A Scentsational Welcome
Photos by and written by: Nora Murphy For New England Fine Living
I like to keep it simple. Everything must be approachable. There’s no room at Connecticut Country House for fussy or complicated! My approach to gardening follows this philosophy. Details matter to me. The aesthetic matters as well. I’ll take that extra time to make a thoughtful choice in deciding on what flowers to plant and where. When I plant, it’s personal. I want it to be familiar or beautiful or scented, or any combination of the three!
In the spring, every week something is in bloom at Connecticut Country House - from daffodils to flowering branches of Mock Orange. And it’s especially the scented flowers that get the greatest amount of consideration as to their best location.
Above the main stone path to the house, the wafting fragrance of orange blossoms from the overgrown Mock Orange shrub is what first greets you.
Then as you reach the end of the path, it’s the vanilla scented Viburnum Calcephalum that takes over. I’ve planted two varieties of Viburnum there - Viburnum Carlcephalum and Viburnum Titus – fragrant and so pretty with their frothy snowball flowering branches.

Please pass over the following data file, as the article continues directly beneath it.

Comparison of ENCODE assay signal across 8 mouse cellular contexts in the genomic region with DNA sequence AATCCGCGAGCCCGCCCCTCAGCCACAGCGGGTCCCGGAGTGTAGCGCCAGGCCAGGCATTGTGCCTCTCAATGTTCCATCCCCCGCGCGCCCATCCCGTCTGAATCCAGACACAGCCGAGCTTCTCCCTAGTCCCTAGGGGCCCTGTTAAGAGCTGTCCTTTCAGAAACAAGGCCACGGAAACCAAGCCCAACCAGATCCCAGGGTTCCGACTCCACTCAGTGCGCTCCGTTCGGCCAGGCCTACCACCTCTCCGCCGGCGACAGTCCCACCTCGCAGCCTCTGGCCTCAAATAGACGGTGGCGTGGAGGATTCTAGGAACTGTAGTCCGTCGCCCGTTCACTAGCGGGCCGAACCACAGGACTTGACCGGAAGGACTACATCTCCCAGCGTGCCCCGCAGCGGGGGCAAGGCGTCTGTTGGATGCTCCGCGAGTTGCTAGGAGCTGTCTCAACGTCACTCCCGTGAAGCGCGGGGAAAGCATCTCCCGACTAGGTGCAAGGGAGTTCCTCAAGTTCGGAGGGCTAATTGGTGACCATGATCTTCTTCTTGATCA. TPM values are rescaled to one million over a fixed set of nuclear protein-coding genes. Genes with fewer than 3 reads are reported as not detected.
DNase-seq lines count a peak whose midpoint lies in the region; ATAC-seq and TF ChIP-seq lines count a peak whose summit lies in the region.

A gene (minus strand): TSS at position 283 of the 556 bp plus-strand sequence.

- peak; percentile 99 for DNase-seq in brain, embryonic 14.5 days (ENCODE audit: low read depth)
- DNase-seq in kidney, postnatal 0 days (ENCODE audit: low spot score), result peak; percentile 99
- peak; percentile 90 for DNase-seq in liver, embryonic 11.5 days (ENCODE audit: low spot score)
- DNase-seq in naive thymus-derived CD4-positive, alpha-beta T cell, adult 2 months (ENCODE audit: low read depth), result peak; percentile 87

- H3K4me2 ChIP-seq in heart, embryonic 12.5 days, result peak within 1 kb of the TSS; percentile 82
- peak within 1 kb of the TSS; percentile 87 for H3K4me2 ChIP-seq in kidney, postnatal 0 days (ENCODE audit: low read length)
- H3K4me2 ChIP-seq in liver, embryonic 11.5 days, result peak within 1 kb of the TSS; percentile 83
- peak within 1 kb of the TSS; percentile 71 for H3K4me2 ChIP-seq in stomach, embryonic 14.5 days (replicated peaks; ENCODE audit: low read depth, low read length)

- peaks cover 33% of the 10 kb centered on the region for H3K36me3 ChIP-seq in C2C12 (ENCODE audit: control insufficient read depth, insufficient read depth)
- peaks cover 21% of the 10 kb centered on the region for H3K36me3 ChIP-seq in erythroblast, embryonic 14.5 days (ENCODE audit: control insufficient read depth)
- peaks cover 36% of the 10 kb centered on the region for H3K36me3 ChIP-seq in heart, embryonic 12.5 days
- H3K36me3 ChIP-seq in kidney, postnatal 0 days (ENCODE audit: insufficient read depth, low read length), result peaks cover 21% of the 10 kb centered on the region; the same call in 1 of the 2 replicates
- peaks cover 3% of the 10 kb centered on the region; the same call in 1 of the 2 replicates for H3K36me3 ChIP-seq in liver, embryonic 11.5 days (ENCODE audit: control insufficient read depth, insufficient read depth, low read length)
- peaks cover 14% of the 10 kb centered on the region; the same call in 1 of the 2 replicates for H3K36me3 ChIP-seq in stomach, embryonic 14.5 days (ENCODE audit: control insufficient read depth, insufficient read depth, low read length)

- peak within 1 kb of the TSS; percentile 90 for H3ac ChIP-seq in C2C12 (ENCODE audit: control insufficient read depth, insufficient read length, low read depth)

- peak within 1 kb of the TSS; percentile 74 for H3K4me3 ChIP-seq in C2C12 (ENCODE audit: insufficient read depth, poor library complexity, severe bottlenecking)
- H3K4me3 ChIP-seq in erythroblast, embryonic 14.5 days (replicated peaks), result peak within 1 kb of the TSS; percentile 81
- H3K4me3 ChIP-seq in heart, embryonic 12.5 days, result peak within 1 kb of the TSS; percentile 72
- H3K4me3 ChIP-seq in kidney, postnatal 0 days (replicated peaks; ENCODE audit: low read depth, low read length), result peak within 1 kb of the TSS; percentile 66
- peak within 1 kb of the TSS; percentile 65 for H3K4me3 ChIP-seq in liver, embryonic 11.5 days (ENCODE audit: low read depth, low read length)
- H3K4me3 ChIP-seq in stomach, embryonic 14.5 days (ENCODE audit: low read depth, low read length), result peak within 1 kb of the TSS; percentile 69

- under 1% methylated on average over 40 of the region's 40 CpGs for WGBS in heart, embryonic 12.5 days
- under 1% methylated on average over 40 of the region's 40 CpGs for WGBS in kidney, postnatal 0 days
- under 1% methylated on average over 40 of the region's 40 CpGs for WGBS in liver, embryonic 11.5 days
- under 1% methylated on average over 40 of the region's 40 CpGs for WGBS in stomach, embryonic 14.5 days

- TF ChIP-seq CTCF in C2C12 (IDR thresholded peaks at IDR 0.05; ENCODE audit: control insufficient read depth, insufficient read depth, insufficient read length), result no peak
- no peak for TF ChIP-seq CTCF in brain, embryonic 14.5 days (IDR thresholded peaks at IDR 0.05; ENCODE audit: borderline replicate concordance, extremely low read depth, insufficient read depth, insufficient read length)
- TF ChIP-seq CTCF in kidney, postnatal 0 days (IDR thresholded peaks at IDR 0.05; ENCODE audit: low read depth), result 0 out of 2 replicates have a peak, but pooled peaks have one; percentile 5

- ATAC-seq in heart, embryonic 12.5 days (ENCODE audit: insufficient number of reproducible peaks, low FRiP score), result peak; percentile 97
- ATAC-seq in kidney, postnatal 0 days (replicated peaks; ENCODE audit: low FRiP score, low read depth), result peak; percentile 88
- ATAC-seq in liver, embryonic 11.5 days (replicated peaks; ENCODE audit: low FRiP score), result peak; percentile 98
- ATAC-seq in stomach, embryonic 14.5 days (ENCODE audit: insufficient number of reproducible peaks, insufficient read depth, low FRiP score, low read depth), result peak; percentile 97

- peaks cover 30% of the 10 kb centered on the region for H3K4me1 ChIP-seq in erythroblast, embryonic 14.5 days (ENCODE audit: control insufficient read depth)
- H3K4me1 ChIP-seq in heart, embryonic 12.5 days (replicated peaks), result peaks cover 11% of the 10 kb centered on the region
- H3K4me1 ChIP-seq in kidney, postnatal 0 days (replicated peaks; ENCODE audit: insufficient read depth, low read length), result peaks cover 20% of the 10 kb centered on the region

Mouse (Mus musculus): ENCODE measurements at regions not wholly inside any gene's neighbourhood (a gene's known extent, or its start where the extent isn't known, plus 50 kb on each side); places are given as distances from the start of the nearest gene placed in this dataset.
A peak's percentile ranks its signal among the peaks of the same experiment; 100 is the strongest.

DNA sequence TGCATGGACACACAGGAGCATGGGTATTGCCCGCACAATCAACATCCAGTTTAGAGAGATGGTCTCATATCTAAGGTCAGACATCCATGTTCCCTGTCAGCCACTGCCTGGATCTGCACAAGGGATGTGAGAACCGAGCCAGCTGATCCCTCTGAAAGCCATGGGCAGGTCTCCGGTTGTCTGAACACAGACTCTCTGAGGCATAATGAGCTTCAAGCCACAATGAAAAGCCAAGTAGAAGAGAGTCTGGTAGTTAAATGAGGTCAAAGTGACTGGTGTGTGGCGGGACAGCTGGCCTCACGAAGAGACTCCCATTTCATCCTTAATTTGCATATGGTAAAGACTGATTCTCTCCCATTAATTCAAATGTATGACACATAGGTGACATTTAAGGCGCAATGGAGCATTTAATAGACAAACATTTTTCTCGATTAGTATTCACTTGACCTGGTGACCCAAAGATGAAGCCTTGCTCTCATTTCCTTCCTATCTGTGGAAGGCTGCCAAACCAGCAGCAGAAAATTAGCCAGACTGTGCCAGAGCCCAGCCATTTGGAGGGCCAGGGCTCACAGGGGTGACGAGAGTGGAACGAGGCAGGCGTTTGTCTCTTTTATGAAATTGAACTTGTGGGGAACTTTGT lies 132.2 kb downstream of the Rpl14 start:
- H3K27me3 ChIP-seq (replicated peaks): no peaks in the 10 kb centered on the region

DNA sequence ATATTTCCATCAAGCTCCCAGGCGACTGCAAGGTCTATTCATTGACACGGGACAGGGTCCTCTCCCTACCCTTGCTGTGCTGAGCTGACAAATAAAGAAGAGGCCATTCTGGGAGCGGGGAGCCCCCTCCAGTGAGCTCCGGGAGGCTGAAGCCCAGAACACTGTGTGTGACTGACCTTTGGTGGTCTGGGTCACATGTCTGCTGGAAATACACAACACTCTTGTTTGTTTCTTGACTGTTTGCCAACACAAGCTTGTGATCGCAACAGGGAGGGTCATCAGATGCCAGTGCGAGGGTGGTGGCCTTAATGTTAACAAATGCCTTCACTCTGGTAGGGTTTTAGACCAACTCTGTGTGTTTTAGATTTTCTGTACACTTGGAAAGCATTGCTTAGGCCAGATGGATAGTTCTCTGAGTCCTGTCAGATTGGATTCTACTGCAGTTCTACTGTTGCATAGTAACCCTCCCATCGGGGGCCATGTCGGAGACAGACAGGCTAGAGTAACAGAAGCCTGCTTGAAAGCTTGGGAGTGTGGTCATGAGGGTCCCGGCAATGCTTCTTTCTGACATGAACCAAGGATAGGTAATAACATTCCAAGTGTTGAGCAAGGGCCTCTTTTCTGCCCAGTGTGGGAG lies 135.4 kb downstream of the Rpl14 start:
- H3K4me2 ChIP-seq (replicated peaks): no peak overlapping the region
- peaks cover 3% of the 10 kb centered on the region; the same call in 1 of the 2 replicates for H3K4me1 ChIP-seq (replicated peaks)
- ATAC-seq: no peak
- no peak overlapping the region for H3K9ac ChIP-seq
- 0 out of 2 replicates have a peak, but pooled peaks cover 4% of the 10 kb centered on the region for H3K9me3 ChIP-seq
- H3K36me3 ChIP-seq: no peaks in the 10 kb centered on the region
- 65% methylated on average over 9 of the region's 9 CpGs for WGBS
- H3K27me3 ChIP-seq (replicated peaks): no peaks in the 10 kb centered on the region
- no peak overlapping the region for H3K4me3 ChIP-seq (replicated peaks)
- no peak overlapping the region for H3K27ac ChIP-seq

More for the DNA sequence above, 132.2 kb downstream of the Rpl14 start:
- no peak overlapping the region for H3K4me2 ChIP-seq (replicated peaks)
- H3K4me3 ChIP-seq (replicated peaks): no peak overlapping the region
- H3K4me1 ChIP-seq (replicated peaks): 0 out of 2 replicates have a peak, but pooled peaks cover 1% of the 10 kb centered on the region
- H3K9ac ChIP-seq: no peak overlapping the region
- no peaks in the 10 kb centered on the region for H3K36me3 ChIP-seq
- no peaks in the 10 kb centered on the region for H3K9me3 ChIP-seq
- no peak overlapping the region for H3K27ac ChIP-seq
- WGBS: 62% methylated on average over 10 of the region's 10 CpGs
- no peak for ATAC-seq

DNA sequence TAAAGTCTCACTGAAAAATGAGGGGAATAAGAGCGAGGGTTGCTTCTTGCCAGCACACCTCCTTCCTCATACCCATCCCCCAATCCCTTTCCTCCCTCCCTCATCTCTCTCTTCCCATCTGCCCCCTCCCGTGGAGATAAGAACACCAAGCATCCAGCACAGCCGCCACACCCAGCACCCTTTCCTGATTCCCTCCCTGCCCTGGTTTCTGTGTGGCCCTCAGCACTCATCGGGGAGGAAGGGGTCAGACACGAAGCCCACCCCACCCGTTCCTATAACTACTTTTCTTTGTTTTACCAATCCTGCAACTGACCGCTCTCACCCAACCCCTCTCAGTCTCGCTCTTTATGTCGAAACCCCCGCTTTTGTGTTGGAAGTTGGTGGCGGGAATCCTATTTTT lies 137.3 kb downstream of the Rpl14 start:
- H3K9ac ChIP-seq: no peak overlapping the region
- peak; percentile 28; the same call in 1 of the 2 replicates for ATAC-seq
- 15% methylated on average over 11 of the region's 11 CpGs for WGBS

This stone path leads to our East patio, where depending on the season, there’s something in bloom here. Rhododendrons, Hydrangea, Azalea, Mountain Laurel, and Forsythia reign in mass. But it’s the smaller plants, like the common white Lilac that I impatiently wait for each spring. It amazes me just how much one cut flower stem can fill a room with its sweetest scent!
Near the main entrance to the house, I’ve planted two of my favorite roses. These too, I selected not just for their beauty, but also for their scent – Rosa Rugosa (commonly grown at the beach) and Madame Hardy, a delicate Damask Rose. Both white in color, Rosa Rugosa’s tennis shoe white blooms keep blooming all summer, while the Madame Hardy’s creamier (and tinged with the softest blush) flowers offer one big show.
I love that the first impression of Connecticut Country House is not only visual in the spring, it’s also scentsational.